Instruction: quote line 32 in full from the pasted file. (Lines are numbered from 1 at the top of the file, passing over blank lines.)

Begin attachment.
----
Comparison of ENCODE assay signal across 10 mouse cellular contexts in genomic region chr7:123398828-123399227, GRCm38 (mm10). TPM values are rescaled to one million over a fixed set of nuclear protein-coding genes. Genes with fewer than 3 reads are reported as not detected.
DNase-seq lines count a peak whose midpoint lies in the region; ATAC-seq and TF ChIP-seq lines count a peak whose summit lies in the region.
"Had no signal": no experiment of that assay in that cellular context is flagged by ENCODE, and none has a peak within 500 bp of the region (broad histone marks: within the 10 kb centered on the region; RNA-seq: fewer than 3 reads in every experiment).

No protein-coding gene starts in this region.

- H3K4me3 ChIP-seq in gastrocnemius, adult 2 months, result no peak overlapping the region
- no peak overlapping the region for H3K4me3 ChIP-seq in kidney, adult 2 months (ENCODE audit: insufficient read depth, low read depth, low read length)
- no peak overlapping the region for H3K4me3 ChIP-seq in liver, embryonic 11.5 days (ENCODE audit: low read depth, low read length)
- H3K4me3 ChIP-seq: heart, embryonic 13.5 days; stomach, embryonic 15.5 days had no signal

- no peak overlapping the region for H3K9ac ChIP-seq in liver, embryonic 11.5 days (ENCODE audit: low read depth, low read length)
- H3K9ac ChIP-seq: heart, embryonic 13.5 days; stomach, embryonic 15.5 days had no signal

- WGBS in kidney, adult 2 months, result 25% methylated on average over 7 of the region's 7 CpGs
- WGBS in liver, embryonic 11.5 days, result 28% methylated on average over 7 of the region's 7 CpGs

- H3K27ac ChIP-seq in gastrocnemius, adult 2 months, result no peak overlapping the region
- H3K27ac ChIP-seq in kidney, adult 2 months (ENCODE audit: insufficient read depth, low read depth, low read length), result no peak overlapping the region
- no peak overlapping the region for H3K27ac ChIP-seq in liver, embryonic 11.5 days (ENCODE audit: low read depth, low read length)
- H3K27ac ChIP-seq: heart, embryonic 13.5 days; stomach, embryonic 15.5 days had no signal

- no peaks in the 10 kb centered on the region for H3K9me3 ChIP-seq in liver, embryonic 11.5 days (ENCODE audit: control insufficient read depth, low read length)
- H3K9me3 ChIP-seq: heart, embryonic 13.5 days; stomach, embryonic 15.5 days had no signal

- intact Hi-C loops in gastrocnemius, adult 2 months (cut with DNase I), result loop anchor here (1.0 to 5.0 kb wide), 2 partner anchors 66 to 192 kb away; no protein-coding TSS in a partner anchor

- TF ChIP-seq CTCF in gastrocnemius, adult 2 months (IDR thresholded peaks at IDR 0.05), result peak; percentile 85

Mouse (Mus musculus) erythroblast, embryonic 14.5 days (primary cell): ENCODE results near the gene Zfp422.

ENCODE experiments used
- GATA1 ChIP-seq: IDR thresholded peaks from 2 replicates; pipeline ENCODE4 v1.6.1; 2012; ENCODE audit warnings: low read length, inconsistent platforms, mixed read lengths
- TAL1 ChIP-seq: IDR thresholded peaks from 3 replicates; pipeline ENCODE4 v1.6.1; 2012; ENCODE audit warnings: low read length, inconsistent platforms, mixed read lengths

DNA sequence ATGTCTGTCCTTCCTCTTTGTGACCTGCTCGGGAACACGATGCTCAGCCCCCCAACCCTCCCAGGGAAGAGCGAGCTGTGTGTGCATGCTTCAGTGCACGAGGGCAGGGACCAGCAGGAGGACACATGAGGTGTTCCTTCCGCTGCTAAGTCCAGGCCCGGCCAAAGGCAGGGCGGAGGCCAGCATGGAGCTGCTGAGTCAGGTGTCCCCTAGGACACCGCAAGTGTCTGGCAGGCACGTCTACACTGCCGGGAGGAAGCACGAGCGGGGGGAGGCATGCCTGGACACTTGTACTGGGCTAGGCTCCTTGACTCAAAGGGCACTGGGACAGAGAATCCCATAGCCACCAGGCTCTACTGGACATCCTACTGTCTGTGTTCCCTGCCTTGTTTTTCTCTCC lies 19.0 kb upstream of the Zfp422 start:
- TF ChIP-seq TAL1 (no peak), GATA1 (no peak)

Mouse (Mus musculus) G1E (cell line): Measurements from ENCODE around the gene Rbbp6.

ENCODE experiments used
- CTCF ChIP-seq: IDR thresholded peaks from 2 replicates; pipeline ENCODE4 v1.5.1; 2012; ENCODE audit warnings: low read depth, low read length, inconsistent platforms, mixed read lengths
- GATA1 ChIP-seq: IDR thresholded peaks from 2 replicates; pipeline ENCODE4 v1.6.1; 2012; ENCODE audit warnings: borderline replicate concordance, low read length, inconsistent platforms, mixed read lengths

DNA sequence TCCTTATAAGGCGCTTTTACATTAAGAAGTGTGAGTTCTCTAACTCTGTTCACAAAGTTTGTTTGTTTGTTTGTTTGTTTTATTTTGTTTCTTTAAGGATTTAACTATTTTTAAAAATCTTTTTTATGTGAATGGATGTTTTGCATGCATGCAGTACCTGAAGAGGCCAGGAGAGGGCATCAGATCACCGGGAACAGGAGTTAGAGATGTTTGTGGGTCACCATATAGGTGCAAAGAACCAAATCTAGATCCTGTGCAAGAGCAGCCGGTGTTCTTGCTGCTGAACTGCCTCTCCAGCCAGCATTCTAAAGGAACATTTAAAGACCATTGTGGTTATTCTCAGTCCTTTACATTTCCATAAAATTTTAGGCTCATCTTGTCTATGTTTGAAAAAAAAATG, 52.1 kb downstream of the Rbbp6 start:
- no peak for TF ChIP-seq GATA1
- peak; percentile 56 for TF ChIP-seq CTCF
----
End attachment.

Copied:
- no peak for TF ChIP-seq GATA1